(excerpt from Chapter Four, Applying Mindful Caregiving Principles to Your Emotions,  from “The Caregiver’s Compass”)

“And the day came when the risk it took to remain tight inside the bud was more painful than the risk it took to blossom”

—Anais Nin

Life can be chugging along nicely, feeling like a known quantity, and then caregiving hits you broadside. It could be a sudden health issue, a change in your loved one’s personality, or a failure of your carefully constructed support system.

These out-of-nowhere snags are not system failures—they are simply part of the caregiving package. Success now and along the way will depend on where you focus your awareness. To get your bearings when trouble hits, first take a deep breath. Start where you are by looking at the breadth of your life. You are part of a much bigger picture than it can sometimes feel.

As this chapter unfolds, you will learn creative techniques for tuning your resilience as you navigate. You will become more comfortable with risk during the ebb and flow of caregiving. You will learn how to adjust your degree of sensitivity. You will see that, despite fear, you can stay present and able to do your best caregiving.

Alive In Fear,

If we let things terrify us, life will not be worth living.”

—Seneca, Epistles

If you want to shift the way you relate to fear, know your fear. Is it fear of risk? Fear of change? Fear of anger or of loss? Aspects of upbringing can contribute to a fearful response to life. Some of us simply have a fearful nature. You probably want your loved one to think the best of you. Perhaps you want him/her to see the highly functioning adult that you’ve become. Are you unnerved by the switch of roles that happens in caregiving? Now you are the responsible one. Has your loved one always been there for you but is weakening? Now you must be the strong one. How will he/she age? How will you know how to respond?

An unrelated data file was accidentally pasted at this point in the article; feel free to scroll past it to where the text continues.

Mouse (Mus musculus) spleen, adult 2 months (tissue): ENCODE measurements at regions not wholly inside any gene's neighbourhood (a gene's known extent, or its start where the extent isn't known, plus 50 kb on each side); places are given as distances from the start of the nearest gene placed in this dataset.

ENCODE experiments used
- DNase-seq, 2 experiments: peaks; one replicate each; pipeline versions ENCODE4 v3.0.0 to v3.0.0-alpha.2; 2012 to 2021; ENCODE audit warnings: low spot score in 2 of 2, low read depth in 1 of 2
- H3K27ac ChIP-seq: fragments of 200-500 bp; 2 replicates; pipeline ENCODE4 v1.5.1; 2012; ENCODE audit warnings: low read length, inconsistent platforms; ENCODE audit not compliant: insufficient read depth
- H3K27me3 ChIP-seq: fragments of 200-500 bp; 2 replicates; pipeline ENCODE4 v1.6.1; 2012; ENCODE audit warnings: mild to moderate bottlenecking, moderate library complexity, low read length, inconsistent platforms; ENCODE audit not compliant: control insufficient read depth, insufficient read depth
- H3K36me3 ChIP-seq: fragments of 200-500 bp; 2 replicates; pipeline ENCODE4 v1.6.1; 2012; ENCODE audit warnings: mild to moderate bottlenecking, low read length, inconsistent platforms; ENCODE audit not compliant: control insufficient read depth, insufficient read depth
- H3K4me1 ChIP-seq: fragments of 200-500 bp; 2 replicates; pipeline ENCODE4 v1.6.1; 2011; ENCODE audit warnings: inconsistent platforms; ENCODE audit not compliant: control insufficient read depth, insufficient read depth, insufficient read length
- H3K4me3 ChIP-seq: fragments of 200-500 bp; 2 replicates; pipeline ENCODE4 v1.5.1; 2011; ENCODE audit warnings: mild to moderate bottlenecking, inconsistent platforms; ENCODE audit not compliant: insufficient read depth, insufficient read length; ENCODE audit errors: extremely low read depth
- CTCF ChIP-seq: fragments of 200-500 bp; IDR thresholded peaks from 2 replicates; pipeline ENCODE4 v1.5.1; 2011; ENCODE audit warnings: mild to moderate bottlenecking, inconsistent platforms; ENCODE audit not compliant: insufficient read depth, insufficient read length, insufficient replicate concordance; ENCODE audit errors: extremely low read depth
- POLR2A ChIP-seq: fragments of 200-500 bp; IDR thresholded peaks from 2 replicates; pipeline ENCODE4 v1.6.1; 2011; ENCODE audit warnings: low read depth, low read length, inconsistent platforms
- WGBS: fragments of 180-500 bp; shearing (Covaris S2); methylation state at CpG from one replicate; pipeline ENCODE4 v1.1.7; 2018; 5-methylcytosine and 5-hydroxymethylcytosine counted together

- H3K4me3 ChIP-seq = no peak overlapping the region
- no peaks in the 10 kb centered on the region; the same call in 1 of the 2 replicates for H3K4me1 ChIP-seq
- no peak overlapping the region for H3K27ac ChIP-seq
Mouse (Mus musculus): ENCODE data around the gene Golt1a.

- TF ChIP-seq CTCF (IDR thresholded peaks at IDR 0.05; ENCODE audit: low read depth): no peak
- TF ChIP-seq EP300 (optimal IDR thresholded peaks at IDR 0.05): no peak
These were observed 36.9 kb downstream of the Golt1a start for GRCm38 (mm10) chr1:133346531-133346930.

While these thoughts are normal they are also emotionally laden and fear-driven, lacking obvious answers. Fear takes you out of the moment into an imagined future that doesn’t serve you. There are more useful places to focus. Fear can be of some use, serving as a reminder to focus on the moment and just do the best that you can. It really is all that you can do. Some days you will fall short of your ideal. The world does not end. Once fear has captured your attention you can reclaim your authority over your emotions by managing your thoughts. Let us consider a worst-case scenario, one of those that appears to be life-threatening.

This is from year three of my own caregiving decade. Mom had been living in a local retirement home. Her tolerance had steadily dwindled.

When my mom had reached her limit of cohabitation with old people, she found herself an apartment in town. Five days before her move, on Christmas night, I drove her back to her retirement community. Walking slowly up the path, she shooed me away telling me to go home. Shortly after I arrived home, a nurse phoned. Mom had fallen, breaking her ankle.

The moment that her ankle bone snapped we were shot into an alternate universe. As can happen with elders on pain meds, she was crazed with hallucinations. She believed people were coming to kill her, thought I was in cahoots with them. As I sat bound to her bedside as her scapegoat, I recalled a funeral at which a close friend of the deceased stood and said, “The audience of my life has fallen.” Perhaps my purpose was simply to bear witness. I wondered if she might contract pneumonia and die right then. I just didn’t know. I had no say in it. Resisting like mad, I sat for three days, present to my not-knowing, and allowed it to be. As I thought about my resistance and the unknowns, I thought of something that I did know, something I had learned from a relevant experience.